Friday, 04 September 2015

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Aiming to make the most of Penrith Castle's links to King Richard III

A call has been made for creative thinking to help make the most of Penrith Castle – and its strong ties to King Richard III.

King Richard photo
Richard III

It was revealed to great fanfare this week that skeletal remains discovered underneath a car park in Leicester were indeed those of the last Plantagenet king.

After suffering at least two deadly head wounds, tests on his skull and body showed evidence he was brutally hacked, presumably by the victors, after falling and dying on the battlefield in 1485.

DNA recovered from the remains, radio-carbon dating, battlefield wounds on the skeleton, and the link between what was found during the dig and what was mentioned in documentary sources from the period led to Leicester University academics concluding the identity was “beyond reasonable doubt”.

The discovery has been met with particular joy in north Cumbria, which boasts strong connections with Richard III when he was known as Richard, Duke of Gloucester, through castles at Carlisle and Penrith.

Mark Douglas, property curator at English Heritage which owns both sites, said: “Two of Cumbria’s castles have links to Richard III. Carvings in the keep at Carlisle Castle pledge allegiance to Richard, Duke of Gloucester.

“Following the death of Richard, 2nd Earl of Salisbury in 1471, Penrith Castle was granted to Richard, Duke of Gloucester who later became King Richard III.”

Mr Douglas added: “The future king resided at Penrith Castle for periods between 1471 and 1485, as he held the position of Sheriff of Cumberland.

“His role was to secure the county against the Scots and keep rival local families under control.

“Richard carried out alterations at Penrith Castle, transforming it into a suitable residence. Large windows, probably to light private apartments, were inserted in a raised external wall. A new gatehouse and a tower were also constructed at this time.”

While the extent of Richard’s stays in Penrith are unknown, there are many tales about his role within the town, including rumours that he repeatedly lodged at the former Dockray Hall – now the Gloucester Arms – in Penrith, while carrying out alterations to the castle.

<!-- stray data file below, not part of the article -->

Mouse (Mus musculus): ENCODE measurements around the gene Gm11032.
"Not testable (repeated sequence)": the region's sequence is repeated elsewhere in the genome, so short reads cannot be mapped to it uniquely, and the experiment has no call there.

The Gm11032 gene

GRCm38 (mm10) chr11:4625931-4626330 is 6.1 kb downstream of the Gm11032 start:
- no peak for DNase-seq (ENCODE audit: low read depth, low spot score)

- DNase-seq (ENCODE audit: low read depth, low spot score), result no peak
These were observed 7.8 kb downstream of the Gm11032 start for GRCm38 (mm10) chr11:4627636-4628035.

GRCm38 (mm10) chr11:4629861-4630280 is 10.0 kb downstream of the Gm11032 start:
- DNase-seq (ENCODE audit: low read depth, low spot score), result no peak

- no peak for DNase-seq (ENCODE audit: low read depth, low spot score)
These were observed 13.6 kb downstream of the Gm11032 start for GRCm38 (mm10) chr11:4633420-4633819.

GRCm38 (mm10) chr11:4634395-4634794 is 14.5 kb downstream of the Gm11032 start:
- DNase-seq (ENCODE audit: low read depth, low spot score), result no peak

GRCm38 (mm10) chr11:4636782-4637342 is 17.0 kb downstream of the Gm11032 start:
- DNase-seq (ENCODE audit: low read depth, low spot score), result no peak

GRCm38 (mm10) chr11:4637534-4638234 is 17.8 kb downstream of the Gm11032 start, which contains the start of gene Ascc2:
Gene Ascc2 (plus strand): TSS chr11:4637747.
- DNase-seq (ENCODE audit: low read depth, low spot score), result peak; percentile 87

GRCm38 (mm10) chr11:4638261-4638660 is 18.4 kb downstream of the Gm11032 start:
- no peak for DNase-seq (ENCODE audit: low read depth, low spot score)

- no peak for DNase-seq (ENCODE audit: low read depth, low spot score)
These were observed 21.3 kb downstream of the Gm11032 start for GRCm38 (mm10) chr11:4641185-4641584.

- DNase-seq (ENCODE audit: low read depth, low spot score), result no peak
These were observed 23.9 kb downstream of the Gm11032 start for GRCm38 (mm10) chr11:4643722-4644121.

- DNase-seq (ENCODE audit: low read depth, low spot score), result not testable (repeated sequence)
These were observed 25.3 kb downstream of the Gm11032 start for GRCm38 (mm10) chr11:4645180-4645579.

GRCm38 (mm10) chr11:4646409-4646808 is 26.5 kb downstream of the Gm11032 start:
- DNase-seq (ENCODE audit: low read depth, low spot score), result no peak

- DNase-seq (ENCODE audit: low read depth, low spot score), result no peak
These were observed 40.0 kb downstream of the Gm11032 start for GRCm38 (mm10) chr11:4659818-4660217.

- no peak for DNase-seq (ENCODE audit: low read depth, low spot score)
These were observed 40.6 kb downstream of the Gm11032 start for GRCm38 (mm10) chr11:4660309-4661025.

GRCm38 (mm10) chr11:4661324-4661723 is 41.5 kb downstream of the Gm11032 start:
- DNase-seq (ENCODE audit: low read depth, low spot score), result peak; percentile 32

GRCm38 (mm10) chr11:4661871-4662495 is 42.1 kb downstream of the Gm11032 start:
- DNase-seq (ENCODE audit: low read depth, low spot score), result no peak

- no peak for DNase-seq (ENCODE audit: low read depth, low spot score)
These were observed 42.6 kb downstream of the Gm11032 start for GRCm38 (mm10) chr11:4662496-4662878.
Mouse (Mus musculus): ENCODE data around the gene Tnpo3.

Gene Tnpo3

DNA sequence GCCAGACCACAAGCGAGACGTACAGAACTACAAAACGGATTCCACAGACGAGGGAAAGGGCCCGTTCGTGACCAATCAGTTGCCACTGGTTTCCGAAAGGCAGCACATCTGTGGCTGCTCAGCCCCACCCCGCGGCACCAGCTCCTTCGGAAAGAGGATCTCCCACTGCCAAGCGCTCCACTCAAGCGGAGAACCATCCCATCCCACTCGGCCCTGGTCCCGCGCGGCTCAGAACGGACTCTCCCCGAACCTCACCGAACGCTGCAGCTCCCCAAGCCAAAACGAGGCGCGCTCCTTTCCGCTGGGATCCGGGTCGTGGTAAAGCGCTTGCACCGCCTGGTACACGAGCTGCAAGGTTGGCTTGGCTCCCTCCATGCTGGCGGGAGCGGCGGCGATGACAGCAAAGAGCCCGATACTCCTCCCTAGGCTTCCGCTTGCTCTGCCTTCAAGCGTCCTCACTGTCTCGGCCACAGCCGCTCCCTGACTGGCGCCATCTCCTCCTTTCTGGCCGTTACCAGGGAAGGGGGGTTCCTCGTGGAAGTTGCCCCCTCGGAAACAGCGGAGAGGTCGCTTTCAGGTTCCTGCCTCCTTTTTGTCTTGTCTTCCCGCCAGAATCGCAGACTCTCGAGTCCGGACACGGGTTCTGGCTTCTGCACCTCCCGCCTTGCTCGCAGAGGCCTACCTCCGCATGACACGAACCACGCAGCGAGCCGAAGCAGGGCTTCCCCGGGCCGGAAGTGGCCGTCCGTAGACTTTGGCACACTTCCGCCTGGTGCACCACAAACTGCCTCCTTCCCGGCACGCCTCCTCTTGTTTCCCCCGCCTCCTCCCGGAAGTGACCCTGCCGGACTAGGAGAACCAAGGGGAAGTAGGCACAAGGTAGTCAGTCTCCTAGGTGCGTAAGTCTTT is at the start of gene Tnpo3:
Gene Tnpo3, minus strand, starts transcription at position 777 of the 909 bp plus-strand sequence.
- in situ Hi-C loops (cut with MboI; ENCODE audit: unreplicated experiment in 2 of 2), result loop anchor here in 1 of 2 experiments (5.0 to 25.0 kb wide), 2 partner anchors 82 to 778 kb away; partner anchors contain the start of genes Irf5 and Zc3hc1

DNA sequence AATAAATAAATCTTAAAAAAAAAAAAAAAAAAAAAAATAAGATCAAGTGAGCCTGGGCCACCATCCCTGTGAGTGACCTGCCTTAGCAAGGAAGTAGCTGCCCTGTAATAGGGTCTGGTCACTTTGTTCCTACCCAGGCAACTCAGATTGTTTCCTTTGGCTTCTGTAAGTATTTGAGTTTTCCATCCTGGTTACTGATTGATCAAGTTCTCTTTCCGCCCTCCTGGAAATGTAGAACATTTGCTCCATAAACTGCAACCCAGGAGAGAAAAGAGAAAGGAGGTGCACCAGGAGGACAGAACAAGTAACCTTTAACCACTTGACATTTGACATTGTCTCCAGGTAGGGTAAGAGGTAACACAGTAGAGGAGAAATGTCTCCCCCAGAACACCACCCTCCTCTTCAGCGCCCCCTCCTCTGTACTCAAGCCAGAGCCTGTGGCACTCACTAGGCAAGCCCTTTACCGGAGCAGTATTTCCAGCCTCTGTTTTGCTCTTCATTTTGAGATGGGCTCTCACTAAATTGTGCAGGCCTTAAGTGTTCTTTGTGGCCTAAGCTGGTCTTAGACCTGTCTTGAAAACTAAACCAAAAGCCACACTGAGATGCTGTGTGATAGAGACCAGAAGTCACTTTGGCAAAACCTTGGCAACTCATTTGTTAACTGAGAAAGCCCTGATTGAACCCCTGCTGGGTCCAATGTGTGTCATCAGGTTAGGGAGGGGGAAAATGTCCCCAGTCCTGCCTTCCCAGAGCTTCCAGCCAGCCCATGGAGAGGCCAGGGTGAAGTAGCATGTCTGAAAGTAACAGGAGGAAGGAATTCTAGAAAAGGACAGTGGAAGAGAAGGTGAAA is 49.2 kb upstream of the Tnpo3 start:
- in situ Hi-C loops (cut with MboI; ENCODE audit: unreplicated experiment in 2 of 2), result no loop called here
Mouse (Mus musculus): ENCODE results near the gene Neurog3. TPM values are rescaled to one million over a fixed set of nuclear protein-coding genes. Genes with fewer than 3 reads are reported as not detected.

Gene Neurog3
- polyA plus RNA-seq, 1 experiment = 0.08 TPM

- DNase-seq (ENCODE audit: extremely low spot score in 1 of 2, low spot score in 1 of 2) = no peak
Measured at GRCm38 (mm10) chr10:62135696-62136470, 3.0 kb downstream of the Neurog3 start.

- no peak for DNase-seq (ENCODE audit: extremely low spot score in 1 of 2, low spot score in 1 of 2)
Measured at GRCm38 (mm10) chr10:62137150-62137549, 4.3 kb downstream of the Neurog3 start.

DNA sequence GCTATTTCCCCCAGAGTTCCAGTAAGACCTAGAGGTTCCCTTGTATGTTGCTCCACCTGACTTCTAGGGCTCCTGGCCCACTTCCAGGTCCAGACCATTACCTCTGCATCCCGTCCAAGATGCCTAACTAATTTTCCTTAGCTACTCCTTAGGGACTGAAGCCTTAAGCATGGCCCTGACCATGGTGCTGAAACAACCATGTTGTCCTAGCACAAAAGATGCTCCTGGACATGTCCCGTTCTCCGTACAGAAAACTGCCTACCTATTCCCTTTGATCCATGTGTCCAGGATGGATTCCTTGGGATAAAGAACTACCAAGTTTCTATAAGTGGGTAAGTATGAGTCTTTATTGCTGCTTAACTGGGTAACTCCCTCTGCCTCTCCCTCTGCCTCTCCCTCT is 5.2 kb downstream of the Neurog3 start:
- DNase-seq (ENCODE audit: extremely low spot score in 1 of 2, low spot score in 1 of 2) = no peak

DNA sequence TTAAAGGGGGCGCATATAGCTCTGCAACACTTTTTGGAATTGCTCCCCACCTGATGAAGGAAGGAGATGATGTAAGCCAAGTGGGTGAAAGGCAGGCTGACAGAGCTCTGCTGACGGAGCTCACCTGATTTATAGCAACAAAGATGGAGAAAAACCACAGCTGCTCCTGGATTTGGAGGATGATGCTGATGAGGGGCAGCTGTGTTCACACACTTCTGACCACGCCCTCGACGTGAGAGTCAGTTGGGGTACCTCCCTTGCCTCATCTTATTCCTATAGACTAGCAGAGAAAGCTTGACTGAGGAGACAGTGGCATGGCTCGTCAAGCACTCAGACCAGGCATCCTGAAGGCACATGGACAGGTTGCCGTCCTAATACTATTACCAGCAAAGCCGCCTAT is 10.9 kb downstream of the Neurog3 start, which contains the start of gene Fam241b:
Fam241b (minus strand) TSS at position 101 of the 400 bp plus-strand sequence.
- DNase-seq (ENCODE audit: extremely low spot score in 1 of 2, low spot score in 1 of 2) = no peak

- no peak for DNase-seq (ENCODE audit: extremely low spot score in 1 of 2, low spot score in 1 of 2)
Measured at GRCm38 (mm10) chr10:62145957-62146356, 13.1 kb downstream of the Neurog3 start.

Stonework above the door to the pub still displays the arms of Richard III.

Rory Stewart, MP for Penrith and the Border, said: “The Gloucester Arms has a lot of information about Richard III – there are stories about a secret tunnel, running from Penrith Castle to the pub.

“Penrith was one of many estates Richard received from his brother, before he was king, and over a 14-year period he might have lived here for a few months a year.”

Carlisle historian Denis Perriam said Richard, Duke of Gloucester, also makes an appearance in history books for his role as Governor of Carlisle Castle.

“There is a tower on the west walls of Carlisle, which is referred to as Richard III’s Tower,” he added. “It has on it the coat of arms of Richard, Duke of Gloucester, which was a white boar.”

Judith Clarke, a curator at the Penrith and Eden Museum, said that while historians will disagree on exactly how much time the king spent within the region, his links are unquestionable.

“It is great that there is a very definite connection with Penrith, that cannot be disputed,” she said. “It’s not every day you discover a king’s body, particularly under a car park, and it is very exciting.

“It will raise the profile of Richard III and, with the discussions about where the body will eventually be reburied, it will keep it in the news. I believe his body should be returned to the north – it is by chance he was buried in Leicester, and he has strong connections with the north of England.

“I did wonder if anyone would suggest Carlisle, because Richard was Warden of the West March. These connections are not strong enough to justify a case for burial though, so York seems to be a good suggestion.”

Mr Stewart believes that while Richard III is seen by many to be a villain, he was “well-liked and fondly remembered” in Penrith, and that historians should take advantage of the international attention to preserve the connection.

“I would like to see this discovery as an opportunity to think more about making something of Penrith Castle,” he added.

“I think it is a terrible pity that what could be a great entry to the town, is stuck as a stone ruin beside a station, overshadowed by a McDonald’s.

“The castle could be integrated into the town, and we need to think creatively about how to do that.”

Richard III’s connection to Penrith is already scheduled to be marked within the town, as it is detailed on one of the new information boards set to be placed in the restored heritage coronation garden.



Should organ donation opt-in be automatic?



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